Ordinarily, I’m not a daring guy.  The show was sold out but I was determined to go.  I tried a few channels through the Red Wings, but came up empty.  I decided to walk up to the building and buy a scalpers’ ticket.  I had a certain amount in mind that I’d be willing to pay, and I was bound to stick to it.  After haggling with the first few scalpers I saw, I was discouraged.  They were asking for about twice what I was willing to pay, about 60 dollars over face value.  I figured if I waited until abou 8:00 p.m.  the price wouild drop meteorically.  I was pacing back and forth, mumbling something about needing a ticket.  Suddenly, this man said “Hey, you need a ticket?”  “Yes, you have one?”  “Floor seat.  I paid $140 for it.  I’ll give it to you for $60.”  I jumped on it as fast as I could.

     I knew Sir Elton would be good, but I had no idea how good.  Ironically, I was seated in the 22d row, very fitting when he sang “Candle in the Wind”, although no one can call me a “young man” anymore.  If The Beatles are the Babe Ruth of rock and roll, Elton John has got to be Ted Williams or Joe DiMaggio.  Don’t scoff.  John performed for a solid 2 hours and 45 minutes.  He signed autographs for everyone in the front row and he actually seemed to love the audience back.  It was impressive.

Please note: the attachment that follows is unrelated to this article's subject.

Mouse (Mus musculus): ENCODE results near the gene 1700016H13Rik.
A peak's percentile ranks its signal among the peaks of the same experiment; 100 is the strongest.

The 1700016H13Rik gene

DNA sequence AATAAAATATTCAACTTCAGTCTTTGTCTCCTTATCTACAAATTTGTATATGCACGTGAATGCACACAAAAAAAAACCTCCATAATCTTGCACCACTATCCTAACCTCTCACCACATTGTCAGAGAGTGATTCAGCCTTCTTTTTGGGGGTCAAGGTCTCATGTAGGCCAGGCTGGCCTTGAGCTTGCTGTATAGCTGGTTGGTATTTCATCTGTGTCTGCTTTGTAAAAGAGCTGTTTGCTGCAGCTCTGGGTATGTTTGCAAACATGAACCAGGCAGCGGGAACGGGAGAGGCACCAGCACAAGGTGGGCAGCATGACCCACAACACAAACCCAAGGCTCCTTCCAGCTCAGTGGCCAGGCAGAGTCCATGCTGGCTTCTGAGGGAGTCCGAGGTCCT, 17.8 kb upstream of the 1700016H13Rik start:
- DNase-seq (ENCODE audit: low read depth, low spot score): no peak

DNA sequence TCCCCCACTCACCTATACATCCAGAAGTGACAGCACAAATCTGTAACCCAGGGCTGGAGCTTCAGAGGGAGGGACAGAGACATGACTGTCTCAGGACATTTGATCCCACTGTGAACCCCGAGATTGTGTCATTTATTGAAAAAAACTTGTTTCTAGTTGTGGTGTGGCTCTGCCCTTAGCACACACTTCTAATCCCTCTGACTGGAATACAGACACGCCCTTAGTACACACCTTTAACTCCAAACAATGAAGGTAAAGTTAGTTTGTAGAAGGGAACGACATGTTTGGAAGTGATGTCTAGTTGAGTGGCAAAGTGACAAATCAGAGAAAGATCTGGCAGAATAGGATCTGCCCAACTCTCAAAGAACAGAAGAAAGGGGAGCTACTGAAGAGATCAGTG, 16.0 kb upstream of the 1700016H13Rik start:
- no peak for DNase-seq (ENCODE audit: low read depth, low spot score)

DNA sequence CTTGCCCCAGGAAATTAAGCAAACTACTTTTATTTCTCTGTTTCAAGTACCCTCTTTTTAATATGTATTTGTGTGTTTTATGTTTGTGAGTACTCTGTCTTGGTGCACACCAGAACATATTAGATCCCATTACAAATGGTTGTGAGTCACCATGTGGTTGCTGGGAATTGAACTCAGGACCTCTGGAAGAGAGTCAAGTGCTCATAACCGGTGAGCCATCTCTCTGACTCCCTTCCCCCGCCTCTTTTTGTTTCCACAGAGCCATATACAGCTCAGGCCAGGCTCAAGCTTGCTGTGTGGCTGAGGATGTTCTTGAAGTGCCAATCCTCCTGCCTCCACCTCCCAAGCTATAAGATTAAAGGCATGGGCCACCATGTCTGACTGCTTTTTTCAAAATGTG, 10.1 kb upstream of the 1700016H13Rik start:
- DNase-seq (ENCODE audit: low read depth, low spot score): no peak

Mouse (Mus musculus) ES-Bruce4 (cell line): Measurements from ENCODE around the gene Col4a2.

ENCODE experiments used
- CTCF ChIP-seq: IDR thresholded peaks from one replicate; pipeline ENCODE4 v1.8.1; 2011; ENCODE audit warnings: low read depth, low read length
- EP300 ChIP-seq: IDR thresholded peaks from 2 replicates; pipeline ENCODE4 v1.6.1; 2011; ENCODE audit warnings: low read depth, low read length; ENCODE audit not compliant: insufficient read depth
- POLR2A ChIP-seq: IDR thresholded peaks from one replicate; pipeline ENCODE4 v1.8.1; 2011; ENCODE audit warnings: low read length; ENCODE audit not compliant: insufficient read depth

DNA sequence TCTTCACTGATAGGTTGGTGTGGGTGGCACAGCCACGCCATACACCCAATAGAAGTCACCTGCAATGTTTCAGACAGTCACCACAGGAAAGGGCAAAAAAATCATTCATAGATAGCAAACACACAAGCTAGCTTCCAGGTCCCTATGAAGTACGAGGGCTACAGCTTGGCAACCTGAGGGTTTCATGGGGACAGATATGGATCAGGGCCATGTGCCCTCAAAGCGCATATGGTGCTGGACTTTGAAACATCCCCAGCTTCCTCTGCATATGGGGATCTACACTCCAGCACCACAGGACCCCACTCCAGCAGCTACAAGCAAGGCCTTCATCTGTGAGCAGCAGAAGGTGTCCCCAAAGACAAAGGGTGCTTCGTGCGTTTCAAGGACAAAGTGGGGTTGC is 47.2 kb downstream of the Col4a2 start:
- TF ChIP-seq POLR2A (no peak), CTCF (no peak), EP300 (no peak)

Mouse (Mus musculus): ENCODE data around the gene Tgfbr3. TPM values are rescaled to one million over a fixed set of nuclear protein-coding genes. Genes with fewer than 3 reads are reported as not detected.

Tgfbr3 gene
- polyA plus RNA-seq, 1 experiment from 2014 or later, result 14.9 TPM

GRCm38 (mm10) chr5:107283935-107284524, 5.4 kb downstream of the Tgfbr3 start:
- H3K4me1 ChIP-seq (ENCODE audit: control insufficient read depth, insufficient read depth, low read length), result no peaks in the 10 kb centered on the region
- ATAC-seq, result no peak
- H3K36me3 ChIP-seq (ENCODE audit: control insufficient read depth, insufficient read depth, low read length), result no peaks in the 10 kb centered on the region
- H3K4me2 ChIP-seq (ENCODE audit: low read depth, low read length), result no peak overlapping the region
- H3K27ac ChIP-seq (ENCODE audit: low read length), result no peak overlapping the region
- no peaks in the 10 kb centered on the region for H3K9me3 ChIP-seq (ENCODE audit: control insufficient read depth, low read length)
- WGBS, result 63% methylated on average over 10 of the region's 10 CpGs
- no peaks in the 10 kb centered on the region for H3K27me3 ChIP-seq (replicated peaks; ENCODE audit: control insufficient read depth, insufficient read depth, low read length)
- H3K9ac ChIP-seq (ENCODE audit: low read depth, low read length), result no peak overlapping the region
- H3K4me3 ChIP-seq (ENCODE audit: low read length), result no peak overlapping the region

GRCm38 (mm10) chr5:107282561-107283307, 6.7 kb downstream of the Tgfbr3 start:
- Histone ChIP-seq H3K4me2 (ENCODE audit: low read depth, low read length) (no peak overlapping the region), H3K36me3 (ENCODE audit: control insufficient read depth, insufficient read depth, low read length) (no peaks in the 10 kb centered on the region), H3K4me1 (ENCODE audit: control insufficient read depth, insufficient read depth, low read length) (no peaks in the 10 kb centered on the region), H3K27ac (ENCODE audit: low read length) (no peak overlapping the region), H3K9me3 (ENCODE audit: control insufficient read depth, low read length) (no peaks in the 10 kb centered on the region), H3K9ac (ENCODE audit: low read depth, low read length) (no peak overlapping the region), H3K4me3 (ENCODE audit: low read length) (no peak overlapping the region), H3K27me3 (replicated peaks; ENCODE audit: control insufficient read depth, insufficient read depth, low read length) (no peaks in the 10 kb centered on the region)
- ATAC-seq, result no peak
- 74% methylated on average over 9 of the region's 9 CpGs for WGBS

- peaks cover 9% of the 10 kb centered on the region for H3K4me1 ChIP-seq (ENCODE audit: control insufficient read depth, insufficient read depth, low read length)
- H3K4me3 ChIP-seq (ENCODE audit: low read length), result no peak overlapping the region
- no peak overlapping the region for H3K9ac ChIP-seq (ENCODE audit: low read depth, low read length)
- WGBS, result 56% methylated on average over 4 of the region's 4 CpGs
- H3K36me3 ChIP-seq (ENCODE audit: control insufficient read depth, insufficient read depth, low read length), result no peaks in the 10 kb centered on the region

This guy has more hits than Pete Rose.  It’s amazing.  You’d think he was done and he’d belt out 5 more hits.  His voice is as beautiful and powerful as it ever was.  The Rocket Man introduced his band and backup singers.  His drummer Nigel Ollson has been with him since 1969 and his guitarist, Davey Johnstone has been there since 1971.  The music was magical.  Elton John could provide the soundtrack for my life.  Each of his hits transported me back.  Some to good times and memories and others to not so good ones.  They were all vivid, however.   

     The sold-out arena went berserk as he played hits like “Philadelphia Freedom”, “Crocodile Rock” and “Tiny Dancer”.  I was on my feet and cheering as if it were the seventh game of the World Series.  I’m not exactly sure what it was that moved me so profoundly.  I’ve always liked Sir Elton, but I would never have thought of myself as a super-fan, until now.  Sometimes, something touches you and you don’t necessarily have to ask “Why?”  Just enjoy it and recognize that you were part of something special.

     If you are a religious person, you can acknowledge Elton John as some of Gods’ most talented handiwork.  Happy Easter.


     We’re all holding our breath as we await word on outfielder Ryan Kalish.  The super talented prospect injured his shoulder diving to make a catch in center in the top of the second on Thursday at McCoy.  Ryan confirmed to me through a text, that it was his shoulder and he was awaiting results.  We have come to find out that he will be examined on Friday in Boston to determine the severity of his injury.  Not only is he a fabulous player, but a tremendous person.  It would be easy to refer to him as a kid, because let’s face it,  these days, almost everyone, especially International League players, are kids to me.  Ryan “gets” it.  He takes the game seriously.  He plays hard and is the type of guy you hope your daughter brings home.